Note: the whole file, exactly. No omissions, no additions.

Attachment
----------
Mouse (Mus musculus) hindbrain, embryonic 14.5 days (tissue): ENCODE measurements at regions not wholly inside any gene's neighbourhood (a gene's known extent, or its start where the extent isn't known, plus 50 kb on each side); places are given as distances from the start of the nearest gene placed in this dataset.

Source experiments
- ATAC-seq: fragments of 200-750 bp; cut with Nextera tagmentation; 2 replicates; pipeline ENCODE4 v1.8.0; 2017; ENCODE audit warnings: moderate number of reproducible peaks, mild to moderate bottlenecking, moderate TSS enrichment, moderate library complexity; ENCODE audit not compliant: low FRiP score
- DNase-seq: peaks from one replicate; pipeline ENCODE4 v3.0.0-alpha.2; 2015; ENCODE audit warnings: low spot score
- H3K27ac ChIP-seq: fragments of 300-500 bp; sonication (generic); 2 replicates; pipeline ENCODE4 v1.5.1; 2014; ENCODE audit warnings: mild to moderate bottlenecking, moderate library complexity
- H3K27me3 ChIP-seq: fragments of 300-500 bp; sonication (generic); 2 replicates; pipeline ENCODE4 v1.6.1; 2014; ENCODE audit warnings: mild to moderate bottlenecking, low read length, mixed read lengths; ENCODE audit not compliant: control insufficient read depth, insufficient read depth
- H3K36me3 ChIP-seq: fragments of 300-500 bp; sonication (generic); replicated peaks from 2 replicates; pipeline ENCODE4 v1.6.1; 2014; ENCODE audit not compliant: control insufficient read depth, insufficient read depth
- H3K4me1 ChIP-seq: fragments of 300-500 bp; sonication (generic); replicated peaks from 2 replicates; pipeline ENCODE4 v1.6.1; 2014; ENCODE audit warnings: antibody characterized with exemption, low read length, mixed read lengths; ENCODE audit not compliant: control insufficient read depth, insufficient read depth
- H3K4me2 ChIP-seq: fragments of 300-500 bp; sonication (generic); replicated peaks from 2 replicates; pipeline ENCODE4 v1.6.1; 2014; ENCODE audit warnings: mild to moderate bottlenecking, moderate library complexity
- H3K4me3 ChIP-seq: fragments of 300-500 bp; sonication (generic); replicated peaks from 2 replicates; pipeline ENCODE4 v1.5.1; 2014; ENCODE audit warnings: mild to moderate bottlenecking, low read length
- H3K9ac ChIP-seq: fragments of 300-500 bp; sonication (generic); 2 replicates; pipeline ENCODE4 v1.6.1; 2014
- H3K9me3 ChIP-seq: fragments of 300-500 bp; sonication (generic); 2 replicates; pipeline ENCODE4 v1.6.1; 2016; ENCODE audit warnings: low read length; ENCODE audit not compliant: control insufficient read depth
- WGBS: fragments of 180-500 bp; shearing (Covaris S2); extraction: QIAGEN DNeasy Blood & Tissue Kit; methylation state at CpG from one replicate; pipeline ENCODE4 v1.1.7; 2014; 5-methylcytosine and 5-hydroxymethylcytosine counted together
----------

Mouse (Mus musculus) hindbrain, embryonic 14.5 days (tissue): ENCODE measurements at regions not wholly inside any gene's neighbourhood (a gene's known extent, or its start where the extent isn't known, plus 50 kb on each side); places are given as distances from the start of the nearest gene placed in this dataset.

Source experiments
- ATAC-seq: fragments of 200-750 bp; cut with Nextera tagmentation; 2 replicates; pipeline ENCODE4 v1.8.0; 2017; ENCODE audit warnings: moderate number of reproducible peaks, mild to moderate bottlenecking, moderate TSS enrichment, moderate library complexity; ENCODE audit not compliant: low FRiP score
- DNase-seq: peaks from one replicate; pipeline ENCODE4 v3.0.0-alpha.2; 2015; ENCODE audit warnings: low spot score
- H3K27ac ChIP-seq: fragments of 300-500 bp; sonication (generic); 2 replicates; pipeline ENCODE4 v1.5.1; 2014; ENCODE audit warnings: mild to moderate bottlenecking, moderate library complexity
- H3K27me3 ChIP-seq: fragments of 300-500 bp; sonication (generic); 2 replicates; pipeline ENCODE4 v1.6.1; 2014; ENCODE audit warnings: mild to moderate bottlenecking, low read length, mixed read lengths; ENCODE audit not compliant: control insufficient read depth, insufficient read depth
- H3K36me3 ChIP-seq: fragments of 300-500 bp; sonication (generic); replicated peaks from 2 replicates; pipeline ENCODE4 v1.6.1; 2014; ENCODE audit not compliant: control insufficient read depth, insufficient read depth
- H3K4me1 ChIP-seq: fragments of 300-500 bp; sonication (generic); replicated peaks from 2 replicates; pipeline ENCODE4 v1.6.1; 2014; ENCODE audit warnings: antibody characterized with exemption, low read length, mixed read lengths; ENCODE audit not compliant: control insufficient read depth, insufficient read depth
- H3K4me2 ChIP-seq: fragments of 300-500 bp; sonication (generic); replicated peaks from 2 replicates; pipeline ENCODE4 v1.6.1; 2014; ENCODE audit warnings: mild to moderate bottlenecking, moderate library complexity
- H3K4me3 ChIP-seq: fragments of 300-500 bp; sonication (generic); replicated peaks from 2 replicates; pipeline ENCODE4 v1.5.1; 2014; ENCODE audit warnings: mild to moderate bottlenecking, low read length
- H3K9ac ChIP-seq: fragments of 300-500 bp; sonication (generic); 2 replicates; pipeline ENCODE4 v1.6.1; 2014
- H3K9me3 ChIP-seq: fragments of 300-500 bp; sonication (generic); 2 replicates; pipeline ENCODE4 v1.6.1; 2016; ENCODE audit warnings: low read length; ENCODE audit not compliant: control insufficient read depth
- WGBS: fragments of 180-500 bp; shearing (Covaris S2); extraction: QIAGEN DNeasy Blood & Tissue Kit; methylation state at CpG from one replicate; pipeline ENCODE4 v1.1.7; 2014; 5-methylcytosine and 5-hydroxymethylcytosine counted together